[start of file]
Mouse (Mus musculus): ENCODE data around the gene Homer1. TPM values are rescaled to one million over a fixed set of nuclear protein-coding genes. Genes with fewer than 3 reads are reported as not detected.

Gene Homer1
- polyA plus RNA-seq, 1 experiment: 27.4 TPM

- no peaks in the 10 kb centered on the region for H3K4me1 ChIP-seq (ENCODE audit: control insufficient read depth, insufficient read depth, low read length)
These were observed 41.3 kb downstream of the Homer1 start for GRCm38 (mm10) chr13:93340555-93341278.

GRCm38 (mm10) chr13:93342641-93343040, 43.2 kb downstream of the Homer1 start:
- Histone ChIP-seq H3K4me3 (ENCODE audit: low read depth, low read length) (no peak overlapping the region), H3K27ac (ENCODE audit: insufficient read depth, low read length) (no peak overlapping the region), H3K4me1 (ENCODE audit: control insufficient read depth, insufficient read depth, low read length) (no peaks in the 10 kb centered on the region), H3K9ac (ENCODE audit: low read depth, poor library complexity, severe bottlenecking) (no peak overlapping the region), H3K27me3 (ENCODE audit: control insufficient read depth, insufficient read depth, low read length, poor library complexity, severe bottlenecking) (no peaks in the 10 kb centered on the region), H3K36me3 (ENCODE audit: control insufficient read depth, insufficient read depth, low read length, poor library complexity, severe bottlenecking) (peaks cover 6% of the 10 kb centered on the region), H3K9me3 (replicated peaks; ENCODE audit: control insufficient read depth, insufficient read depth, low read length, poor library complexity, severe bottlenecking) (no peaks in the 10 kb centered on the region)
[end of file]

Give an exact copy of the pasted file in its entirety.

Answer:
Mouse (Mus musculus): ENCODE data around the gene Homer1. TPM values are rescaled to one million over a fixed set of nuclear protein-coding genes. Genes with fewer than 3 reads are reported as not detected.

Gene Homer1
- polyA plus RNA-seq, 1 experiment: 27.4 TPM

- no peaks in the 10 kb centered on the region for H3K4me1 ChIP-seq (ENCODE audit: control insufficient read depth, insufficient read depth, low read length)
These were observed 41.3 kb downstream of the Homer1 start for GRCm38 (mm10) chr13:93340555-93341278.

GRCm38 (mm10) chr13:93342641-93343040, 43.2 kb downstream of the Homer1 start:
- Histone ChIP-seq H3K4me3 (ENCODE audit: low read depth, low read length) (no peak overlapping the region), H3K27ac (ENCODE audit: insufficient read depth, low read length) (no peak overlapping the region), H3K4me1 (ENCODE audit: control insufficient read depth, insufficient read depth, low read length) (no peaks in the 10 kb centered on the region), H3K9ac (ENCODE audit: low read depth, poor library complexity, severe bottlenecking) (no peak overlapping the region), H3K27me3 (ENCODE audit: control insufficient read depth, insufficient read depth, low read length, poor library complexity, severe bottlenecking) (no peaks in the 10 kb centered on the region), H3K36me3 (ENCODE audit: control insufficient read depth, insufficient read depth, low read length, poor library complexity, severe bottlenecking) (peaks cover 6% of the 10 kb centered on the region), H3K9me3 (replicated peaks; ENCODE audit: control insufficient read depth, insufficient read depth, low read length, poor library complexity, severe bottlenecking) (no peaks in the 10 kb centered on the region)